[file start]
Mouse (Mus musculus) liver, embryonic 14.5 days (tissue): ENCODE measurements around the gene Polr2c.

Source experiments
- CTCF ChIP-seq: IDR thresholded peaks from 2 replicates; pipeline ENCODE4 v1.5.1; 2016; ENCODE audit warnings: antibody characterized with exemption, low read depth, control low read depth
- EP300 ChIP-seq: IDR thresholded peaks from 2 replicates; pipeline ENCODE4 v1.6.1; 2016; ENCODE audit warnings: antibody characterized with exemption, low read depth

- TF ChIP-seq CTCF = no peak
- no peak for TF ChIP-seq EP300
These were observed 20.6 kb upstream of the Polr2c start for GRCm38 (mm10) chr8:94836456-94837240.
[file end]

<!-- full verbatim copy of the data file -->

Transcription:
Mouse (Mus musculus) liver, embryonic 14.5 days (tissue): ENCODE measurements around the gene Polr2c.

Source experiments
- CTCF ChIP-seq: IDR thresholded peaks from 2 replicates; pipeline ENCODE4 v1.5.1; 2016; ENCODE audit warnings: antibody characterized with exemption, low read depth, control low read depth
- EP300 ChIP-seq: IDR thresholded peaks from 2 replicates; pipeline ENCODE4 v1.6.1; 2016; ENCODE audit warnings: antibody characterized with exemption, low read depth

- TF ChIP-seq CTCF = no peak
- no peak for TF ChIP-seq EP300
These were observed 20.6 kb upstream of the Polr2c start for GRCm38 (mm10) chr8:94836456-94837240.